It's the spagetti in the water that causes the biggest pain because now
and then i get tired of watching it and go over to the computer to finish
something else up and when i come back there is water all over the oven
again ha ha. I want to avoid this without too much worry that it will
boil over and without standing there forever watching it.
Im not sure i can mount the probe as you say however, because i must
keep the top on the pot in order to get it to boil within a reasonable
amount of time. Without the top it might not boil for a very long time
or not at all (i have tried this). I like the idea of having it stir
as well as measure, but unfortunately i cant do it that way because of the
great heat loss with an open top. I also dont want to go through trying
to drill a small hole in the center of the pot so the probe can be inserted
without bothering anything while the pot rotates, so i guess my options are
limited to either probing outside the mic entirely (preferred) or inside
the oven close to the pot. I did notice a little steam comes out between
the pot side and top when it gets hot, so maybe mount the probe close to
the top edge of the pot so it senses steam there.

As i was saying above, im not sure now if the bell would work or not
but i guess it would be something to try if i knew for sure where to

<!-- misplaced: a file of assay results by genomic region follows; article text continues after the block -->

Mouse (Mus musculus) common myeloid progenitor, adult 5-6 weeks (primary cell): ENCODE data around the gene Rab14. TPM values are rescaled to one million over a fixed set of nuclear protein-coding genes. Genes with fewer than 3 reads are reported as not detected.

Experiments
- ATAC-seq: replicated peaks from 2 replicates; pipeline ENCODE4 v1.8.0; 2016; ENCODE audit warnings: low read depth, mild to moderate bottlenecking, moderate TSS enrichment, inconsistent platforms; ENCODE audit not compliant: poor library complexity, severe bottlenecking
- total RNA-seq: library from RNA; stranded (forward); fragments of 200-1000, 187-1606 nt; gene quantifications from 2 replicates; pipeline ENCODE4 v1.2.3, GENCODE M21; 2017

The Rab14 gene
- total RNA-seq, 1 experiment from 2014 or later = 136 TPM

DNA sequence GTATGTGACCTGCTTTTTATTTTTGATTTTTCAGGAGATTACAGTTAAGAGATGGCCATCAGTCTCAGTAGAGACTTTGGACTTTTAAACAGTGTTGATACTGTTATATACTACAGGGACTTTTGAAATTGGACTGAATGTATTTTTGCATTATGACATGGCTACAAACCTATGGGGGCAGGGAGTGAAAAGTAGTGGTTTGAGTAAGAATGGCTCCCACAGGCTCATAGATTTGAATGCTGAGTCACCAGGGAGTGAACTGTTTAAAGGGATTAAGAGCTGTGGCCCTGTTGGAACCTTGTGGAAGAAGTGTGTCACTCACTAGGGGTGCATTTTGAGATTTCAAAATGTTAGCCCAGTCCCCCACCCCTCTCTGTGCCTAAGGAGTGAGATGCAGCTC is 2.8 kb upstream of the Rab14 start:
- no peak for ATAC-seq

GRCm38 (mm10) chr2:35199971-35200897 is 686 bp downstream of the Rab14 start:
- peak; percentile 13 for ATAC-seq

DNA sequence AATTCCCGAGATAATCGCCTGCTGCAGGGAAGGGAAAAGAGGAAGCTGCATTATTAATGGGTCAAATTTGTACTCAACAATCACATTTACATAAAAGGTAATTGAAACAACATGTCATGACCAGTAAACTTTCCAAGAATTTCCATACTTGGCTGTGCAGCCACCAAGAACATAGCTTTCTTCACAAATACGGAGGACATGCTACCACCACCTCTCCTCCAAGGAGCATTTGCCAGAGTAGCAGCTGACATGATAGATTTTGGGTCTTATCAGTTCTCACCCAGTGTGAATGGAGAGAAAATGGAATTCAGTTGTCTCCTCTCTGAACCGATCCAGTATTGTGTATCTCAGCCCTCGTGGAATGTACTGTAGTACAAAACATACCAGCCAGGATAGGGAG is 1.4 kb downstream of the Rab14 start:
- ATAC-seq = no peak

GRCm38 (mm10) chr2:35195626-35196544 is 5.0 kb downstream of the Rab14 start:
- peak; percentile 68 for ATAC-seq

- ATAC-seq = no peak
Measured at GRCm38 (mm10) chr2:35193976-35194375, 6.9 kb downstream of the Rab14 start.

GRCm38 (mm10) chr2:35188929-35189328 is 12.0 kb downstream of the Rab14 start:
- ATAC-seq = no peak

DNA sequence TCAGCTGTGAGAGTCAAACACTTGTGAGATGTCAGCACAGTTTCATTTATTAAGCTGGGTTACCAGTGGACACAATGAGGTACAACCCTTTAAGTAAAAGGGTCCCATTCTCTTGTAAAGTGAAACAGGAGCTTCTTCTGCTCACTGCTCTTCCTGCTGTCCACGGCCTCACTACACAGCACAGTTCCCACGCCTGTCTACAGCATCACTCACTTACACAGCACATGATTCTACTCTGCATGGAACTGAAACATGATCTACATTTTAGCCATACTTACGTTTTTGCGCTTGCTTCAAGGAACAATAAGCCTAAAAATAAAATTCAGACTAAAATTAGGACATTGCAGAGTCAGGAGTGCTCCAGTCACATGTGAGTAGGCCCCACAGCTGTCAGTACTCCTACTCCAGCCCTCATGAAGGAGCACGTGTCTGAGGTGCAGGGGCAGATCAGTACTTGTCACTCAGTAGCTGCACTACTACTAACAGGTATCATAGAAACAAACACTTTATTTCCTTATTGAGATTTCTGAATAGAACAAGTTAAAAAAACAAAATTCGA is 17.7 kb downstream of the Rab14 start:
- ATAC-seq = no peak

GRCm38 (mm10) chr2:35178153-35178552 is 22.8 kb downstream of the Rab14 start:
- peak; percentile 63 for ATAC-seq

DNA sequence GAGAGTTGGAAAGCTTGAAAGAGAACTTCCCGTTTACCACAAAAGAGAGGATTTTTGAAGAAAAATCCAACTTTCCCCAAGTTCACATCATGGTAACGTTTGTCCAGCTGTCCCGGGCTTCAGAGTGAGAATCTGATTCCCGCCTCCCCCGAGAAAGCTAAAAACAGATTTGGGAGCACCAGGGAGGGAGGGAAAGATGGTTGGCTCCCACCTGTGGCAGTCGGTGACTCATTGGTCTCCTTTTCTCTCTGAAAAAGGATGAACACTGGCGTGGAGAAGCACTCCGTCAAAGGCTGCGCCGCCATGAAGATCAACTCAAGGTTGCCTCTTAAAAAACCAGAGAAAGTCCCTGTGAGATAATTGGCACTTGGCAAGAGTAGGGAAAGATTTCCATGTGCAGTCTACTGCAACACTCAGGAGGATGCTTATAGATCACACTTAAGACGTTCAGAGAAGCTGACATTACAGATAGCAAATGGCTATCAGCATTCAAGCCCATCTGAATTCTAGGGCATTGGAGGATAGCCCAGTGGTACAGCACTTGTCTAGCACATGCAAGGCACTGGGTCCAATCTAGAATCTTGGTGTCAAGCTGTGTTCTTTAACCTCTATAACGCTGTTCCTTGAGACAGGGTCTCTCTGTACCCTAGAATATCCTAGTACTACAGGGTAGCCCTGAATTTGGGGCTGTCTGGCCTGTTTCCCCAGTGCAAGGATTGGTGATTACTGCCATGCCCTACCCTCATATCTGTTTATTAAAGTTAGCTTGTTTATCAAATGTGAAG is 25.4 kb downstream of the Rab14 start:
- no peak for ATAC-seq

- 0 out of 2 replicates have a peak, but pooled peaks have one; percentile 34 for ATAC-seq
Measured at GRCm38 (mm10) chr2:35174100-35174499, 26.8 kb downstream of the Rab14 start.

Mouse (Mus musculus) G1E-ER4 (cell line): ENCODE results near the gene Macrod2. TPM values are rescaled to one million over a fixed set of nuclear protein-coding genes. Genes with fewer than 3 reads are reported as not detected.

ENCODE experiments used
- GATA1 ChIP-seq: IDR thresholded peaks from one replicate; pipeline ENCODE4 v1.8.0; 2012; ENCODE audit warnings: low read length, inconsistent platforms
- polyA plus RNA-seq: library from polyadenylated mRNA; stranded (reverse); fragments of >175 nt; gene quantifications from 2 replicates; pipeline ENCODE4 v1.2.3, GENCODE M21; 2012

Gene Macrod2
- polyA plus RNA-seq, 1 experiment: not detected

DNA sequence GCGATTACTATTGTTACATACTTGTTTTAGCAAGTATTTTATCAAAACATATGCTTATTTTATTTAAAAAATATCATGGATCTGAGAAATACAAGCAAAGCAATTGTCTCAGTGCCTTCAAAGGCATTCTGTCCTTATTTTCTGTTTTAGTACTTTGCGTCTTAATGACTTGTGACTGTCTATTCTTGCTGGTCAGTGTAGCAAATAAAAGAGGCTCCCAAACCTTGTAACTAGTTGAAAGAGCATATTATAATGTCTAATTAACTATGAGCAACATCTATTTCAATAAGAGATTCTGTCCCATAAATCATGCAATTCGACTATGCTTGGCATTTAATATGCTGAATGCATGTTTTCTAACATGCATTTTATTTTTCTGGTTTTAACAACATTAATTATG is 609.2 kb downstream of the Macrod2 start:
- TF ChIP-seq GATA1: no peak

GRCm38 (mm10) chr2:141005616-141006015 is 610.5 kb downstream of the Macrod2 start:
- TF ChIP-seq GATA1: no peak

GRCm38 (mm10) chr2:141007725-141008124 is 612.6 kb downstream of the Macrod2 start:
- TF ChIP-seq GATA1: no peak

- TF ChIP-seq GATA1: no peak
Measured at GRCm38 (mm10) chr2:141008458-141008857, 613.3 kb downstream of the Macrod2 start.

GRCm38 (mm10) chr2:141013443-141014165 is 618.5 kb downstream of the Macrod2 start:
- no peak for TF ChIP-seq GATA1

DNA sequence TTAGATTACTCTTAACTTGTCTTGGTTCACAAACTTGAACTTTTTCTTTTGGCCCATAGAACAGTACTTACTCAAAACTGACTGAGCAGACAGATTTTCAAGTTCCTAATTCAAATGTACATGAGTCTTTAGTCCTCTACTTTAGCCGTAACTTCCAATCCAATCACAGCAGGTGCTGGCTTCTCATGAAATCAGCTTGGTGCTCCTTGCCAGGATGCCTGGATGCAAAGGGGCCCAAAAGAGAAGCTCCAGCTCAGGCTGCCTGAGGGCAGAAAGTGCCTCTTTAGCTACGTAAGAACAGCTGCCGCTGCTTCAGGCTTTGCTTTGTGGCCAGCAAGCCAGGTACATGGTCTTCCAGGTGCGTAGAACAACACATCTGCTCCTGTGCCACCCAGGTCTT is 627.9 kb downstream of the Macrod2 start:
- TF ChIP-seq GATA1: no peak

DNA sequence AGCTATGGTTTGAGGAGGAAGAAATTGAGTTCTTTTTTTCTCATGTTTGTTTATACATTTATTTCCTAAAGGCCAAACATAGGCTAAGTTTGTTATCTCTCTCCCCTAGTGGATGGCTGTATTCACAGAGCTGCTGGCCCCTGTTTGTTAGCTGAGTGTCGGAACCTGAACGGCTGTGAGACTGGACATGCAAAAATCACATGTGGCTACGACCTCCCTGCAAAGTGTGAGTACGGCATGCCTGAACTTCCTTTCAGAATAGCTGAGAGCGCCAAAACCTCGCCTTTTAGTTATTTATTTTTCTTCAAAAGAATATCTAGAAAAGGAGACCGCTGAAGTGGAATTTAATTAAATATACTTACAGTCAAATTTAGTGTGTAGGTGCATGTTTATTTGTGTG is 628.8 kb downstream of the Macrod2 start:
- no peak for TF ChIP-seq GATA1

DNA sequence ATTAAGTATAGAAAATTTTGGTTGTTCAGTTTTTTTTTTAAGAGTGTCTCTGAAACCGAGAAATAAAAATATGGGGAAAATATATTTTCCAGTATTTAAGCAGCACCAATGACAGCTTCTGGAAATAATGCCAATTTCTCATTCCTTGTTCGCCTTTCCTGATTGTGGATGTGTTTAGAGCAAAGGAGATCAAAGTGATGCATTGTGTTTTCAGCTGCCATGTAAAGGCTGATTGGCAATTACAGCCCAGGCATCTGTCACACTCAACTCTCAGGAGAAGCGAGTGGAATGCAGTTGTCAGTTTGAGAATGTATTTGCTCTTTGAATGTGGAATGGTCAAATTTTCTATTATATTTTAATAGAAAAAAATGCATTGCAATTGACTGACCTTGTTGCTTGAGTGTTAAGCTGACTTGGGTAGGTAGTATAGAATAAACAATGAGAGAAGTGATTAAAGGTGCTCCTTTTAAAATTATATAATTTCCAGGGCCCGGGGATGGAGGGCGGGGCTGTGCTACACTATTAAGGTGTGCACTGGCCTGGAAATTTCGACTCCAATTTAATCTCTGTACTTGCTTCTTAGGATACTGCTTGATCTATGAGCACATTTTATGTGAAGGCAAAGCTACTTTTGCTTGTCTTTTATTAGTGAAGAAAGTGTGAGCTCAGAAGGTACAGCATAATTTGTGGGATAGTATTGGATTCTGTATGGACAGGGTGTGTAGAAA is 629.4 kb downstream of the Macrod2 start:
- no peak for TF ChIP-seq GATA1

get one and they are not like 20 bucks each ha ha.

Yes, i was thinking something like that too, as i think the slow bubbles
would deflect the light and reduce the total light reaching a sensor as
the water started to boil. I guess it's a matter of mounting everything
and testing it out. The nice thing about the humidity sensor is that i
can probably mount it outside the oven. They do have a bit of a slow
time response however, so i would have to see if that bothers the measurement
or not too.

Posted: Tue Oct 30, 2007 1:21 pm
by haklesup
MrAl, If you are specifically trying to cope with the troubles of boiling just the pasta noodles, I think I am getting you now. Even on a conventional stove top, you really can't use a lid on full boil or the starch will foam up and run over the sides. With a lid off, foaming is less of a problem but you still have some splatter from boiling bubbles bursting. On a conventional stove, we just turn it down until the boil is low and you can either leave the lid off or put it back on.